The institute uses plant and animal models to conduct research in such areas as the genetic control of growth and development, gene expression, signal transduction, structural and functional genomics, biotechnology, molecular breeding, bioinformatics and systems biology. It aims to develop key technologies in these areas. It also aims to foster innovation in the fields of modern agriculture and population health. Researchers have already made significant contributions to biosafety, water-saving agriculture and agronomics, focusing on crop productivity and quality improvements.
The fight over the next Green Revolution has just begun. By Andrew Curry Wednesday, March 13, Belgian police subdue protesters in a field of genetically modified crops near Ghent, It was a clear, warm Saturday night, and the acre farm was lit by a half moon.
Moving quickly, the men surrounded the night watchman. Shining their flashlights in his face and threatening him with pepper spray and clubs, they frisked him, took his flashlight and keys, and smashed his cell phone. Then they headed directly for their target, a potato patch the size of a tennis court.
Within minutes, the potatoes—part of a research project run by the nearby University of Rostock to see if rabbit vaccines and plastic polymers could be grown in plants—had been ripped out of the ground or trampled.
Two nights later, at a farm miles to the south, the scene repeated itself almost exactly. As police cars sped toward the farm, the raiders melted into the night. Uwe Schrader points out genetically modified crops damaged in a raid.
But instead of targeting corporate greed, these raids signaled something else: The wrecked potato trials, proof-of-concept experiments funded with public money and years away from any commercial application, were sponsored by university biology departments.
American farmers, on the other hand, planted million acres of transgenic crops last year; 93 percent of the soy grown in the U. Brazil and Argentina grow tens of millions of acres of genetically modified cotton, soy, and corn. India is climbing onto the GMO bandwagon as well. For the labs that started it all, the impact has been devastating.
Since his first arrest, inGrolm has spent more than a month in jail, for everything from trespassing and contempt of court to refusing to pay token fines. Michael Grolm, beekeeper and activist Benjamin Todtman I meet Grolm at Tonndorf Castle, a dilapidated stone fortress on top of a hill near Erfurt, where he lives communally with about 60 other people.
If I were a scientist that really wanted to study this, what would I do? He smiles and leans back on the couch. Many see no need: There's enough here for everyone! The world is fast approaching a breaking point.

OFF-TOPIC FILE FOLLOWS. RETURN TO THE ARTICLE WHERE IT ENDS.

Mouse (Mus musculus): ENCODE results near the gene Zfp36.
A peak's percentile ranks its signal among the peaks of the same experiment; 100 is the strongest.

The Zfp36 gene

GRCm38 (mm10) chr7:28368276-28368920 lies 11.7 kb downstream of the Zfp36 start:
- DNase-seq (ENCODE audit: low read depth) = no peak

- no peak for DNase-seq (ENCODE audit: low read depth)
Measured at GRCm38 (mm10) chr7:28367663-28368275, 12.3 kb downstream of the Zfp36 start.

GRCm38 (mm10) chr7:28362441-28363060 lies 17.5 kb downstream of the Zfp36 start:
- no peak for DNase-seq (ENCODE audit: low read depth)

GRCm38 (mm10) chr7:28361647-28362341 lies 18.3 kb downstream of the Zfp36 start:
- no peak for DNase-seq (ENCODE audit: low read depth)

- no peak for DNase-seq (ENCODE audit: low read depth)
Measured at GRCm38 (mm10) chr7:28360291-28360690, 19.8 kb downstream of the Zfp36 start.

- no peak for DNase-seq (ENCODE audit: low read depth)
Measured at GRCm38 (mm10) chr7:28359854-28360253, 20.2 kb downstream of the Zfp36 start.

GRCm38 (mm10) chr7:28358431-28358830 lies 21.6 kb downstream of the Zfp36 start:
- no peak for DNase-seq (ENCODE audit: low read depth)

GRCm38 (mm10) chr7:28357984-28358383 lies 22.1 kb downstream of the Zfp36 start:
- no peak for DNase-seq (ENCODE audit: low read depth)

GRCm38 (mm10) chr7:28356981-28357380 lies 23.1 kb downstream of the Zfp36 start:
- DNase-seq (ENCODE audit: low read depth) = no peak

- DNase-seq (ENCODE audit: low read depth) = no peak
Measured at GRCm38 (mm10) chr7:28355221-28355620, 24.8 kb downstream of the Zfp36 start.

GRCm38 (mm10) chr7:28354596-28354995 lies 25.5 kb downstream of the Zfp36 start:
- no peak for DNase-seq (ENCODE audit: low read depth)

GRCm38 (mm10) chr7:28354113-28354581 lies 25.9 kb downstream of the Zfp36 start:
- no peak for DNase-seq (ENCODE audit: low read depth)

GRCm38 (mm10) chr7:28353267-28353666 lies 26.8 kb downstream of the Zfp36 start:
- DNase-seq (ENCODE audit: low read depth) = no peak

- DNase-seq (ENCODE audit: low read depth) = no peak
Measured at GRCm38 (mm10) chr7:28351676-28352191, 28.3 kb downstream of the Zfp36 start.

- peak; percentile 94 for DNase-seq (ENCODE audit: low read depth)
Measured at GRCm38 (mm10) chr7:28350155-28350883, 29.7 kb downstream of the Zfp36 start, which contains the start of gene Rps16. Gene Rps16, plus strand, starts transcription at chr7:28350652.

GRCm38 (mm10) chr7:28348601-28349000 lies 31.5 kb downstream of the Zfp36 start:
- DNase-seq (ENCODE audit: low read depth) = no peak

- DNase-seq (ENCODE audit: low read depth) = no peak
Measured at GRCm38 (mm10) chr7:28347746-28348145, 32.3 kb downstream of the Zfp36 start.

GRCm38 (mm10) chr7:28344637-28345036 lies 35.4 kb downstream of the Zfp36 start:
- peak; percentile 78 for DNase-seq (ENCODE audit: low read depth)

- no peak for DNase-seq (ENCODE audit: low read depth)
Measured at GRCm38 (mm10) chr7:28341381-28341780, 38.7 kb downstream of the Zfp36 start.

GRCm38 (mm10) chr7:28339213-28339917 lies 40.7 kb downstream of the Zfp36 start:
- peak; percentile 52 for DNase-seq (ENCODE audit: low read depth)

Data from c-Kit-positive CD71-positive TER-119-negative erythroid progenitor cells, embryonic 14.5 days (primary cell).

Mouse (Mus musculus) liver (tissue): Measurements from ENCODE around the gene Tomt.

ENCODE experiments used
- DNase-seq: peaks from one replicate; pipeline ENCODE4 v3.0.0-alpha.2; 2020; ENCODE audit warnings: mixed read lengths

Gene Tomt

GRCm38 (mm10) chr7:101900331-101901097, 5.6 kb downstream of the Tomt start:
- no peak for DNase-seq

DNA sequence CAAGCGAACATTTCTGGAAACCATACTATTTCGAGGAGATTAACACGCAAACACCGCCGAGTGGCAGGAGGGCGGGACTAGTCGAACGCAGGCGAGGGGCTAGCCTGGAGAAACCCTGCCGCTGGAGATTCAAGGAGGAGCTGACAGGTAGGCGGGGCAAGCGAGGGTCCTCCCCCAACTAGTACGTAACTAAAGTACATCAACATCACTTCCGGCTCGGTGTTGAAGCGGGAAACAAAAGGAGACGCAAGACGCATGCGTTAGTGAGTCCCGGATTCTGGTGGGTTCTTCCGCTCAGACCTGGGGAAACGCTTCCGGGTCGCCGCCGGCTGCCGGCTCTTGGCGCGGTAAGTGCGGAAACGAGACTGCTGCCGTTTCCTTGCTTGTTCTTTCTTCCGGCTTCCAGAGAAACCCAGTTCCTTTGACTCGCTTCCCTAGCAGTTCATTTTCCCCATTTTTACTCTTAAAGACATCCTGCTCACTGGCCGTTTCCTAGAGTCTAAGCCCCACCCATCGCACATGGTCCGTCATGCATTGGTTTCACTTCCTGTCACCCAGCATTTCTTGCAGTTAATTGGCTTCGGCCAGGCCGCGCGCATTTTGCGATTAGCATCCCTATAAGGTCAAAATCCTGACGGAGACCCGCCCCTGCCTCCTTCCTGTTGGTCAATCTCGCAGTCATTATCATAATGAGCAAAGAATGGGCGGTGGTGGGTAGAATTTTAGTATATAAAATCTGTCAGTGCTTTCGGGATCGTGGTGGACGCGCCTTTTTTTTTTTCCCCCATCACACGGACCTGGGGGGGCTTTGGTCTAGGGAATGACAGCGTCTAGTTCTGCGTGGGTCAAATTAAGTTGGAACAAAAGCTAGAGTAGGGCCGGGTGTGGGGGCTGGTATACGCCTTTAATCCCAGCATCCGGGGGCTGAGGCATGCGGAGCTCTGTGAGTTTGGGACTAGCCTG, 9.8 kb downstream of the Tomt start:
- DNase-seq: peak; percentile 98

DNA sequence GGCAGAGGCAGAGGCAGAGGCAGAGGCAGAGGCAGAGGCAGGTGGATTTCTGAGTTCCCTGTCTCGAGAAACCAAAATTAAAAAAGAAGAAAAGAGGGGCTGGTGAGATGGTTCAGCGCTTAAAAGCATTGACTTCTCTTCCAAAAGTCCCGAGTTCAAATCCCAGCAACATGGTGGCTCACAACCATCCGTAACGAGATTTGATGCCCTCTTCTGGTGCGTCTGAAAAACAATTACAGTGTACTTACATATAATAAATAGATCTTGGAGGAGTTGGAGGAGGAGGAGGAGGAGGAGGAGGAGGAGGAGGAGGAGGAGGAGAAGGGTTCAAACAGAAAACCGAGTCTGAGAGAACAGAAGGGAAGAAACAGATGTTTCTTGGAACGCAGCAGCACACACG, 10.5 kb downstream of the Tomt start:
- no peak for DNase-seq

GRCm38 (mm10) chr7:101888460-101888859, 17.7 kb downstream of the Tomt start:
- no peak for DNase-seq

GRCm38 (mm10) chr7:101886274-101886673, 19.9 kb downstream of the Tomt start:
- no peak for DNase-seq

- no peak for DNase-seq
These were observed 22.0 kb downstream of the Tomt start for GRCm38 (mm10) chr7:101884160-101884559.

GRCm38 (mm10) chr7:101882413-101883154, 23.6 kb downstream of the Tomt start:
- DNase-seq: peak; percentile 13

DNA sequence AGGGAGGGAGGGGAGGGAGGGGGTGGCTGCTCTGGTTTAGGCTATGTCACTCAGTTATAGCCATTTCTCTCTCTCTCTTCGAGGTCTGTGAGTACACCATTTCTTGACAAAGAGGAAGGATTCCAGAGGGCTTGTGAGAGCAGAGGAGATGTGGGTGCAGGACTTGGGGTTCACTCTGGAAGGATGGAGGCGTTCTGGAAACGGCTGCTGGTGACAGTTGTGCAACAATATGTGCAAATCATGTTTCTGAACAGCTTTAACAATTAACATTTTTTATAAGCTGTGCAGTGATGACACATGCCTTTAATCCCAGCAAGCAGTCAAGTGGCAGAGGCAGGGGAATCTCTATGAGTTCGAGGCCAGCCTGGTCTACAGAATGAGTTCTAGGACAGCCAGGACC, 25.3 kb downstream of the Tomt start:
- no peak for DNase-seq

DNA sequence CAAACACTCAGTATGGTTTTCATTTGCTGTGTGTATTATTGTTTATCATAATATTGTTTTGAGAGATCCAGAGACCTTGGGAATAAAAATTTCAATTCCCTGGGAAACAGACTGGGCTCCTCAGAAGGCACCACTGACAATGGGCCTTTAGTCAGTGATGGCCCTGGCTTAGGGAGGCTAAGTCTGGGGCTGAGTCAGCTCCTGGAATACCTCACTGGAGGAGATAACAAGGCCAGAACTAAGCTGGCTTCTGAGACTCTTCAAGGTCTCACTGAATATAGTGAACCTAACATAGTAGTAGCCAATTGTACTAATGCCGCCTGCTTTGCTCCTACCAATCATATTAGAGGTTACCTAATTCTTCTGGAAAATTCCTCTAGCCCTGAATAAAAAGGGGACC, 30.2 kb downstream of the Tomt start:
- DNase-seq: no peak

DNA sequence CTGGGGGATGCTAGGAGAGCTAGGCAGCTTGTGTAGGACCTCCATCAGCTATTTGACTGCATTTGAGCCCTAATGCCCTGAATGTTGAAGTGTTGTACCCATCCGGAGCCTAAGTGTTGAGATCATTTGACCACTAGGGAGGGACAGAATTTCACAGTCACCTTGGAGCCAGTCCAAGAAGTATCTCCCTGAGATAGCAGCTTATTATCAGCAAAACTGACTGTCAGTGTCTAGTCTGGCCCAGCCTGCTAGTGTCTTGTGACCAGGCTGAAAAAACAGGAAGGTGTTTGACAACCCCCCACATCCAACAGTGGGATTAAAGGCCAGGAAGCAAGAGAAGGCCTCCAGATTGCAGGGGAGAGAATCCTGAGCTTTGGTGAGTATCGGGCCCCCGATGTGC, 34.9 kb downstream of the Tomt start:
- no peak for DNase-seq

Already at 7 billion, the global population is expected to increase by 2 billion to 3 billion in the next 40 years before leveling off. The Food and Agriculture Organization of the United Nations estimates that bythe world will need to produce 70 percent more food, including an additional billion tons of cereals, to keep up with population growth.
We have been here before. In the years after World War II, basic principles of public health and sanitation dramatically extended life expectancy around the world.
One consequence was an equally dramatic shortfall in food supplies. One man had a lot to do with changing that. Norman Borlaug in Mexico, The world went from food shortage to food surplus; meanwhile, its population more than doubled.
Admirers called these breakthroughs the Green Revolution.
But not everyone was pleased. The new crop strains were dependent on mechanization, controlled irrigation, and artificial, petroleum-based fertilizers for their astonishing productivity, making it hard for small farmers to compete and dramatically increasing the use of pesticides.
In many cases, the hybrid seeds had to be repurchased from seed companies each year, helping to turn a handful of American and European seed breeders into corporate giants.
The excesses of the Green Revolution were decried by activists from the start.
Inwhen Borlaug was awarded the Nobel Peace Prize, he suggested that the search for more productive crops was never-ending. The breakthrough heralding the new age came from Belgium, where Ghent University biologists Marc van Montagu and Jeff Schell were studying a bacterium called Agrobacterium tumefaciens.
Shaped like a tiny pill, the bacterium lives in the soil and causes infected plants to grow what amount to plant tumors, often called crown galls.corn genetics chi square analysis In this exercise, you will examine an ear of corn and determine the type of cross and genes responsible for the coloration and texture of the corn kernels like the one show below.
Discover Labster's award winning virtual lab catalog with over 55 simulations in Biology, Chemistry and Medicine (and many more to come!). Funding provided by grant from the Howard Hughes Medical Institute, Precollege Science Education Initiative for Biomedical Research.
MIT Media Lab researchers have created a new imaging system that can acquire visual data at a rate of one trillion frames per second. That's fast enough to produce a slow-motion video of light tra. The U.S. Department of Energy's Genomic Science program (formerly Genomics:GTL) uses microbial and plant genomic data, high-throughput analytical technologies, and modeling and simulation to develop a predictive understanding of biological systems behavior relevant to .
Genetics is the future and the past.
The history and the promise of every organism is written in its DNA. Geneticists are leading one of the major scientific revolutions of humankind, delving into the distant past and providing an unprecedented understanding of the biological world.